We discussed a few tips we had learned from trail reviews, one of them being not to over-brake on the downhills, because you’ll want that momentum on the uphills. Another tip being almost counter to the first one. These trails will propel you faster than it may seem, and faster than you may be comfortable with – don’t let it get out of hand. The result of these pieces of advice turned out to be that we over-braked on the way out, and wound up pushing the bikes up a few of the hills. And at least twice on the return trip, I let momentum carry me out of my comfort zone resulting in some near-misses with trees.
In the end, we got to experience an asset that we talk to a lot of visitors about, nobody got hurt, and we all had fun. Mission Complete!
Next week it’s Vickie’s turn to plan something for her and Katrina to do. Ed and I both have the day off to head to a Pittsburgh Pirates game with our families.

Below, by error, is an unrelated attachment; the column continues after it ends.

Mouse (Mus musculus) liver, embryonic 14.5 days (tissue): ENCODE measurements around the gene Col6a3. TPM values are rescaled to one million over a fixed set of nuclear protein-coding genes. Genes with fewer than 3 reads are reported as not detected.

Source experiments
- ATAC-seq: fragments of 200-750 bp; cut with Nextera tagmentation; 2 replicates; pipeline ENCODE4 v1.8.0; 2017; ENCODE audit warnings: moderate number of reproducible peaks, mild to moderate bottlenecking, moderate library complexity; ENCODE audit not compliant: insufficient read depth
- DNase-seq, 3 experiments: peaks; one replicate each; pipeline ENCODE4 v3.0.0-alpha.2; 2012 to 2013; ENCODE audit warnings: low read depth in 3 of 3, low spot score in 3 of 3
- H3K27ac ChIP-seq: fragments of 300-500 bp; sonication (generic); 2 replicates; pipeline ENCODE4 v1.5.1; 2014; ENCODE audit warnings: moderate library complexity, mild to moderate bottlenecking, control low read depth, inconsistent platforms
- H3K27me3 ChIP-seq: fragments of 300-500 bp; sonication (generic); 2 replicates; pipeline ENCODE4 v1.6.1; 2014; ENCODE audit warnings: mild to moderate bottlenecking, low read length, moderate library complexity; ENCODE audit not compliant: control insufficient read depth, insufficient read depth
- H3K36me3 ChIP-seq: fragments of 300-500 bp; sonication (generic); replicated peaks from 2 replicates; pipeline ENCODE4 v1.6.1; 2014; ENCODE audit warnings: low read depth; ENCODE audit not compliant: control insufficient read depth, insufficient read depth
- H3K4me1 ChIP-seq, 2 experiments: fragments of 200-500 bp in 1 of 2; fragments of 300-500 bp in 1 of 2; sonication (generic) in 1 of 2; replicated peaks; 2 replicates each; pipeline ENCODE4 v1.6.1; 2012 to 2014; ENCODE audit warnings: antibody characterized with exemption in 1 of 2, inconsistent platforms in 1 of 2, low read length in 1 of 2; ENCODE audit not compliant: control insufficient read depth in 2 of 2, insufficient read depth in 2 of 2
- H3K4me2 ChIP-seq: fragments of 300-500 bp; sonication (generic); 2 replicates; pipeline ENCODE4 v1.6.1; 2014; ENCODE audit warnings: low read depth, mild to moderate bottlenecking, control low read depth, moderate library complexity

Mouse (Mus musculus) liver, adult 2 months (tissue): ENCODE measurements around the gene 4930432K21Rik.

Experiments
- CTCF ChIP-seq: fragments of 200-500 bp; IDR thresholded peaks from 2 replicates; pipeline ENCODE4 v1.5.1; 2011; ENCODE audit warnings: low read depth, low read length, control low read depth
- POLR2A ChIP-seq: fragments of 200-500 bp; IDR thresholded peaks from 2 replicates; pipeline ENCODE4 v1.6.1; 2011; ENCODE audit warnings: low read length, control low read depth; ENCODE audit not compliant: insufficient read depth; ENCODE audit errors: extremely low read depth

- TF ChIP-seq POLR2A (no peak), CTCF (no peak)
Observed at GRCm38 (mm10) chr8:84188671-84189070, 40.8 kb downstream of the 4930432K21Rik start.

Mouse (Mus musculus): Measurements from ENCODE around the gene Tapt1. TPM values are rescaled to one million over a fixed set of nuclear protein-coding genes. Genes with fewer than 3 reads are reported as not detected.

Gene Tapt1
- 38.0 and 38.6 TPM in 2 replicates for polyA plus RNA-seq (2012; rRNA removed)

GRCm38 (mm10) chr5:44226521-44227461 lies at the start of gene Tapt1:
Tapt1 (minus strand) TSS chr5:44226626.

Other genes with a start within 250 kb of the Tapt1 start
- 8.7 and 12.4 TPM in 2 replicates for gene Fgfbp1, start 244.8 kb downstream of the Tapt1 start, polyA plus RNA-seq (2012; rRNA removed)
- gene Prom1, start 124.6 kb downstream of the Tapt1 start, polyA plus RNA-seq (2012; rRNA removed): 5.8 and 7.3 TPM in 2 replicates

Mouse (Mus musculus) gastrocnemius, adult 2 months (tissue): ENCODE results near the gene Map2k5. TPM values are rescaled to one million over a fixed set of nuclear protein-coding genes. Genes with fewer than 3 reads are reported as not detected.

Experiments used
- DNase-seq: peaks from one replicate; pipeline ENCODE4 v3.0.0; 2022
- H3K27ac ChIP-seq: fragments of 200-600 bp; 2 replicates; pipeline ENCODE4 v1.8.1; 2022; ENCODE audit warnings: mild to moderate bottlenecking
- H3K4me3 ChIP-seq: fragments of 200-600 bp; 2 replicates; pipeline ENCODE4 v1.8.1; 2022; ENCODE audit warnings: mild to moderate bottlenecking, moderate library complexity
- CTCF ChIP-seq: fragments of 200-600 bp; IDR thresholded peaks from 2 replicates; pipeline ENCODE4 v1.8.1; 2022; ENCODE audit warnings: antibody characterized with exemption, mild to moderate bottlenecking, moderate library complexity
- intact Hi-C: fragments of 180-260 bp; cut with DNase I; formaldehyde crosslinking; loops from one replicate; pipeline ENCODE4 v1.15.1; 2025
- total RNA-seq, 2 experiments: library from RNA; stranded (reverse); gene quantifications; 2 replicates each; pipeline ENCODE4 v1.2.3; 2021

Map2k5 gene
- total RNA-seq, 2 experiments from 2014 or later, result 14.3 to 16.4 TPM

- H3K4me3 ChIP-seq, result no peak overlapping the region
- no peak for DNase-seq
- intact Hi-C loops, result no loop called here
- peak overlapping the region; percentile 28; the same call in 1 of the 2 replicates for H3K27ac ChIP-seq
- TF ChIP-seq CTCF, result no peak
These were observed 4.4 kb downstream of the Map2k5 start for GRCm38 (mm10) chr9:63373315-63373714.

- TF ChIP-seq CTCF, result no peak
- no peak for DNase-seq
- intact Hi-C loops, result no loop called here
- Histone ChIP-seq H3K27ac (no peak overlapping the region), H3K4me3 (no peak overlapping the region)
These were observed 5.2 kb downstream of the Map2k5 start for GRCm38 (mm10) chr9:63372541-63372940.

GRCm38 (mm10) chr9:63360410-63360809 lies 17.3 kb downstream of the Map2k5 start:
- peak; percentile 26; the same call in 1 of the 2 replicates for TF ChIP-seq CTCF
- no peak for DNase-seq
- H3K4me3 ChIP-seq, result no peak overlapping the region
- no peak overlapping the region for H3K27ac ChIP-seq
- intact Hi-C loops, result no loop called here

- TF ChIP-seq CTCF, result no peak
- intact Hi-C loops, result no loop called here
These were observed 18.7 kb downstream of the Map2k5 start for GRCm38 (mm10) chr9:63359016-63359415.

In the past Susquehannock Campground closed after Labor Day. For 2012 the Friends will keep the Susquehannock Campground open until October 29th. After Labor Day all sites in Susquehannock will be available on a first come first serve basis.
Can you imagine a better way to access the amazing fall foliage?
Every year, more than 20,000 people pass through the Raystown Lake Region Visitors Center inside Raystown Lake’s Seven Points Recreation Area near Hesston, Pennsylvania. The Visitors Center is home to the US Army Corps of Engineers Raystown Lake Project Ranger Staff as well as the Huntingdon County Visitors Bureau. The two organizations work closely together in the building’s operation and programming.
This cooperation was evidenced this morning as Park Furniture of Huntingdon delivered some beautiful lodge furniture as a donation for a new seating area in the main lobby. Park Furniture is a member of HCVB, and has been very generous in providing the furniture, which they intend to rotate as styles change.
In addition to having a great and comfortable place to relax in air conditioning on a hot afternoon, the Visitors Center features exhibits, displays, and public restrooms, as well as one of the best overlooks of Raystown Lake, all free of charge.